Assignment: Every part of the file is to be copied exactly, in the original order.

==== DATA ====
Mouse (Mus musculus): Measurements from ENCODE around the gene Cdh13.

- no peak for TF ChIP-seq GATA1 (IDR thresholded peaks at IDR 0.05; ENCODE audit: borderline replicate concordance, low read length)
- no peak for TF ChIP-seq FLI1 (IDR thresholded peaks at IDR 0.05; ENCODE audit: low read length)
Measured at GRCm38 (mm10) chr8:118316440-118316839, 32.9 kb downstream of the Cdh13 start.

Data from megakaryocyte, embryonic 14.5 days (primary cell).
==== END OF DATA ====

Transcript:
Mouse (Mus musculus): Measurements from ENCODE around the gene Cdh13.

- no peak for TF ChIP-seq GATA1 (IDR thresholded peaks at IDR 0.05; ENCODE audit: borderline replicate concordance, low read length)
- no peak for TF ChIP-seq FLI1 (IDR thresholded peaks at IDR 0.05; ENCODE audit: low read length)
Measured at GRCm38 (mm10) chr8:118316440-118316839, 32.9 kb downstream of the Cdh13 start.

Data from megakaryocyte, embryonic 14.5 days (primary cell).